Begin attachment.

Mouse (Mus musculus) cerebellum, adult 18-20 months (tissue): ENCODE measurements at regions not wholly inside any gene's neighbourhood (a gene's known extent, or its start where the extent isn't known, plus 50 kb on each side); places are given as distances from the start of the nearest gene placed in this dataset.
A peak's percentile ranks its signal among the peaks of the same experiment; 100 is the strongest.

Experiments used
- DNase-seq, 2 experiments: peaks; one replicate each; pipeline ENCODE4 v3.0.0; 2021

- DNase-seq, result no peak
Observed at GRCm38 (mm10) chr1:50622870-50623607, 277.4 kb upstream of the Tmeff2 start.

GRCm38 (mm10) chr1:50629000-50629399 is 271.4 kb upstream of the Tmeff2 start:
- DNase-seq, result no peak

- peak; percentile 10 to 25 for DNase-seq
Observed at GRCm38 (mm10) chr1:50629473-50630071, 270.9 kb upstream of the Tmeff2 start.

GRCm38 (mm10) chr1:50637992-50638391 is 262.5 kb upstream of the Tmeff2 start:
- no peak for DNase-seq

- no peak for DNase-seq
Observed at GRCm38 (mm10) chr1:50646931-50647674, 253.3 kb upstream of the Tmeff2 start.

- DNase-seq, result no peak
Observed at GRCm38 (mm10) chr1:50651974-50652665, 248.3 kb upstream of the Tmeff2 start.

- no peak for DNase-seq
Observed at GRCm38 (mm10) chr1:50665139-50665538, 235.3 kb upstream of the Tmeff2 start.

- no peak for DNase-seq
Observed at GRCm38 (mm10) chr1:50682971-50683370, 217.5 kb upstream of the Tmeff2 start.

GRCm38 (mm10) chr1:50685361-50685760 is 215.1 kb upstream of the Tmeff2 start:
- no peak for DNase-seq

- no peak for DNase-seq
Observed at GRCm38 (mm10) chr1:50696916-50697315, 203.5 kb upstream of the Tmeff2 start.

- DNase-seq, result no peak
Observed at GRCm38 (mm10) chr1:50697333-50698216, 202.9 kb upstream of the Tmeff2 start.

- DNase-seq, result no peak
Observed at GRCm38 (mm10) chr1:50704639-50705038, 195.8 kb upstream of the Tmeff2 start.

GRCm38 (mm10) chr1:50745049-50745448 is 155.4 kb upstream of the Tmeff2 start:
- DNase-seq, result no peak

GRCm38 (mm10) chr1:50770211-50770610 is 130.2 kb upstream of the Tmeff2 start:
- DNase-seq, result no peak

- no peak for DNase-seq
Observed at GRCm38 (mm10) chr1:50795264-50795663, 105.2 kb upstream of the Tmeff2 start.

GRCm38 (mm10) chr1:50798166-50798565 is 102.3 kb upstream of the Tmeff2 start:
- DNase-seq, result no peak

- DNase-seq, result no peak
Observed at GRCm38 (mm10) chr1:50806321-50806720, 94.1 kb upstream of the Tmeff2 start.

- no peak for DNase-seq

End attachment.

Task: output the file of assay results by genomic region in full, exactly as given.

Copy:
Mouse (Mus musculus) cerebellum, adult 18-20 months (tissue): ENCODE measurements at regions not wholly inside any gene's neighbourhood (a gene's known extent, or its start where the extent isn't known, plus 50 kb on each side); places are given as distances from the start of the nearest gene placed in this dataset.
A peak's percentile ranks its signal among the peaks of the same experiment; 100 is the strongest.

Experiments used
- DNase-seq, 2 experiments: peaks; one replicate each; pipeline ENCODE4 v3.0.0; 2021

- DNase-seq, result no peak
Observed at GRCm38 (mm10) chr1:50622870-50623607, 277.4 kb upstream of the Tmeff2 start.

GRCm38 (mm10) chr1:50629000-50629399 is 271.4 kb upstream of the Tmeff2 start:
- DNase-seq, result no peak

- peak; percentile 10 to 25 for DNase-seq
Observed at GRCm38 (mm10) chr1:50629473-50630071, 270.9 kb upstream of the Tmeff2 start.

GRCm38 (mm10) chr1:50637992-50638391 is 262.5 kb upstream of the Tmeff2 start:
- no peak for DNase-seq

- no peak for DNase-seq
Observed at GRCm38 (mm10) chr1:50646931-50647674, 253.3 kb upstream of the Tmeff2 start.

- DNase-seq, result no peak
Observed at GRCm38 (mm10) chr1:50651974-50652665, 248.3 kb upstream of the Tmeff2 start.

- no peak for DNase-seq
Observed at GRCm38 (mm10) chr1:50665139-50665538, 235.3 kb upstream of the Tmeff2 start.

- no peak for DNase-seq
Observed at GRCm38 (mm10) chr1:50682971-50683370, 217.5 kb upstream of the Tmeff2 start.

GRCm38 (mm10) chr1:50685361-50685760 is 215.1 kb upstream of the Tmeff2 start:
- no peak for DNase-seq

- no peak for DNase-seq
Observed at GRCm38 (mm10) chr1:50696916-50697315, 203.5 kb upstream of the Tmeff2 start.

- DNase-seq, result no peak
Observed at GRCm38 (mm10) chr1:50697333-50698216, 202.9 kb upstream of the Tmeff2 start.

- DNase-seq, result no peak
Observed at GRCm38 (mm10) chr1:50704639-50705038, 195.8 kb upstream of the Tmeff2 start.

GRCm38 (mm10) chr1:50745049-50745448 is 155.4 kb upstream of the Tmeff2 start:
- DNase-seq, result no peak

GRCm38 (mm10) chr1:50770211-50770610 is 130.2 kb upstream of the Tmeff2 start:
- DNase-seq, result no peak

- no peak for DNase-seq
Observed at GRCm38 (mm10) chr1:50795264-50795663, 105.2 kb upstream of the Tmeff2 start.

GRCm38 (mm10) chr1:50798166-50798565 is 102.3 kb upstream of the Tmeff2 start:
- DNase-seq, result no peak

- DNase-seq, result no peak
Observed at GRCm38 (mm10) chr1:50806321-50806720, 94.1 kb upstream of the Tmeff2 start.

- no peak for DNase-seq